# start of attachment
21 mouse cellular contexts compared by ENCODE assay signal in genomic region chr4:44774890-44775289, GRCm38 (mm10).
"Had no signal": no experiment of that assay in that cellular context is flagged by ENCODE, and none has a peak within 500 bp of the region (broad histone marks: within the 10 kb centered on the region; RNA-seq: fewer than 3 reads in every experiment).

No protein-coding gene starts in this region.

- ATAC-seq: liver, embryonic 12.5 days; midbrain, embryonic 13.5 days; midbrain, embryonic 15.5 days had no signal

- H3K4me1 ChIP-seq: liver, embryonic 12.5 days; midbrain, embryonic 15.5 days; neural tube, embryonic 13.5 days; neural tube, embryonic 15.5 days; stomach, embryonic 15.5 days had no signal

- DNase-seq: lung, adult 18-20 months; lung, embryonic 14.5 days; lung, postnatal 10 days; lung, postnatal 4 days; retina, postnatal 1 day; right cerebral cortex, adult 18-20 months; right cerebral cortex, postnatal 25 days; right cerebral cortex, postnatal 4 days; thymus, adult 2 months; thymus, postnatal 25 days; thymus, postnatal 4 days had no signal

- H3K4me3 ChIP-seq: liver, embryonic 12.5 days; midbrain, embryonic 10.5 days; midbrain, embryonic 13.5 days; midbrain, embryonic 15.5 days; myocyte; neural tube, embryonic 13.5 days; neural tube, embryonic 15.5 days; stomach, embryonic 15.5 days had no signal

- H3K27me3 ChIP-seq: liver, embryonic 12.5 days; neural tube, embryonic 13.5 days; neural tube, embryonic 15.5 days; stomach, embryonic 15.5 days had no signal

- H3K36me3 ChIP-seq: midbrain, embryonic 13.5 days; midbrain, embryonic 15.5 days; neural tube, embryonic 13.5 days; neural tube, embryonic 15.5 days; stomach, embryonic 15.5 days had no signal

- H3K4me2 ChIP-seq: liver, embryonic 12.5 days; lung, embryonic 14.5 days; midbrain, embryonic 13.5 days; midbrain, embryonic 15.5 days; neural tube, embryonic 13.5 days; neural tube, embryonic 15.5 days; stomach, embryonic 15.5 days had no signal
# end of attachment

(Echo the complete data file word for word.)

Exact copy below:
21 mouse cellular contexts compared by ENCODE assay signal in genomic region chr4:44774890-44775289, GRCm38 (mm10).
"Had no signal": no experiment of that assay in that cellular context is flagged by ENCODE, and none has a peak within 500 bp of the region (broad histone marks: within the 10 kb centered on the region; RNA-seq: fewer than 3 reads in every experiment).

No protein-coding gene starts in this region.

- ATAC-seq: liver, embryonic 12.5 days; midbrain, embryonic 13.5 days; midbrain, embryonic 15.5 days had no signal

- H3K4me1 ChIP-seq: liver, embryonic 12.5 days; midbrain, embryonic 15.5 days; neural tube, embryonic 13.5 days; neural tube, embryonic 15.5 days; stomach, embryonic 15.5 days had no signal

- DNase-seq: lung, adult 18-20 months; lung, embryonic 14.5 days; lung, postnatal 10 days; lung, postnatal 4 days; retina, postnatal 1 day; right cerebral cortex, adult 18-20 months; right cerebral cortex, postnatal 25 days; right cerebral cortex, postnatal 4 days; thymus, adult 2 months; thymus, postnatal 25 days; thymus, postnatal 4 days had no signal

- H3K4me3 ChIP-seq: liver, embryonic 12.5 days; midbrain, embryonic 10.5 days; midbrain, embryonic 13.5 days; midbrain, embryonic 15.5 days; myocyte; neural tube, embryonic 13.5 days; neural tube, embryonic 15.5 days; stomach, embryonic 15.5 days had no signal

- H3K27me3 ChIP-seq: liver, embryonic 12.5 days; neural tube, embryonic 13.5 days; neural tube, embryonic 15.5 days; stomach, embryonic 15.5 days had no signal

- H3K36me3 ChIP-seq: midbrain, embryonic 13.5 days; midbrain, embryonic 15.5 days; neural tube, embryonic 13.5 days; neural tube, embryonic 15.5 days; stomach, embryonic 15.5 days had no signal

- H3K4me2 ChIP-seq: liver, embryonic 12.5 days; lung, embryonic 14.5 days; midbrain, embryonic 13.5 days; midbrain, embryonic 15.5 days; neural tube, embryonic 13.5 days; neural tube, embryonic 15.5 days; stomach, embryonic 15.5 days had no signal